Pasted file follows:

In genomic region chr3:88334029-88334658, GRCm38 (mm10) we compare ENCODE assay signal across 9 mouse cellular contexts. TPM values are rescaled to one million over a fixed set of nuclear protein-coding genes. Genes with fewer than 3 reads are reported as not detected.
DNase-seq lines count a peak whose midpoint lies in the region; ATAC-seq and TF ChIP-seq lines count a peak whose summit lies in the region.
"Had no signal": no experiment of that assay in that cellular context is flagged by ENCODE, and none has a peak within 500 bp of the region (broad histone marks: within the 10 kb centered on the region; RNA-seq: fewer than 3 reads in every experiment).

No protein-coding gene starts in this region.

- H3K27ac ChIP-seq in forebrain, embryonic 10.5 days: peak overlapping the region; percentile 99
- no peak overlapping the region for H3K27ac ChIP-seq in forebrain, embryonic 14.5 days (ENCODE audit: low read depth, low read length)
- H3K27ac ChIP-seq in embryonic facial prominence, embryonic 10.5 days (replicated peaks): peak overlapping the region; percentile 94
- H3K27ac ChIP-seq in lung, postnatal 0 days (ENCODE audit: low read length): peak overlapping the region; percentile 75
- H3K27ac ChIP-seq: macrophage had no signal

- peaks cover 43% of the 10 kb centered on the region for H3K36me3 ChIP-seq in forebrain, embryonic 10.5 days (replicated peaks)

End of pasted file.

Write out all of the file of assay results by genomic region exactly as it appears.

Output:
In genomic region chr3:88334029-88334658, GRCm38 (mm10) we compare ENCODE assay signal across 9 mouse cellular contexts. TPM values are rescaled to one million over a fixed set of nuclear protein-coding genes. Genes with fewer than 3 reads are reported as not detected.
DNase-seq lines count a peak whose midpoint lies in the region; ATAC-seq and TF ChIP-seq lines count a peak whose summit lies in the region.
"Had no signal": no experiment of that assay in that cellular context is flagged by ENCODE, and none has a peak within 500 bp of the region (broad histone marks: within the 10 kb centered on the region; RNA-seq: fewer than 3 reads in every experiment).

No protein-coding gene starts in this region.

- H3K27ac ChIP-seq in forebrain, embryonic 10.5 days: peak overlapping the region; percentile 99
- no peak overlapping the region for H3K27ac ChIP-seq in forebrain, embryonic 14.5 days (ENCODE audit: low read depth, low read length)
- H3K27ac ChIP-seq in embryonic facial prominence, embryonic 10.5 days (replicated peaks): peak overlapping the region; percentile 94
- H3K27ac ChIP-seq in lung, postnatal 0 days (ENCODE audit: low read length): peak overlapping the region; percentile 75
- H3K27ac ChIP-seq: macrophage had no signal

- peaks cover 43% of the 10 kb centered on the region for H3K36me3 ChIP-seq in forebrain, embryonic 10.5 days (replicated peaks)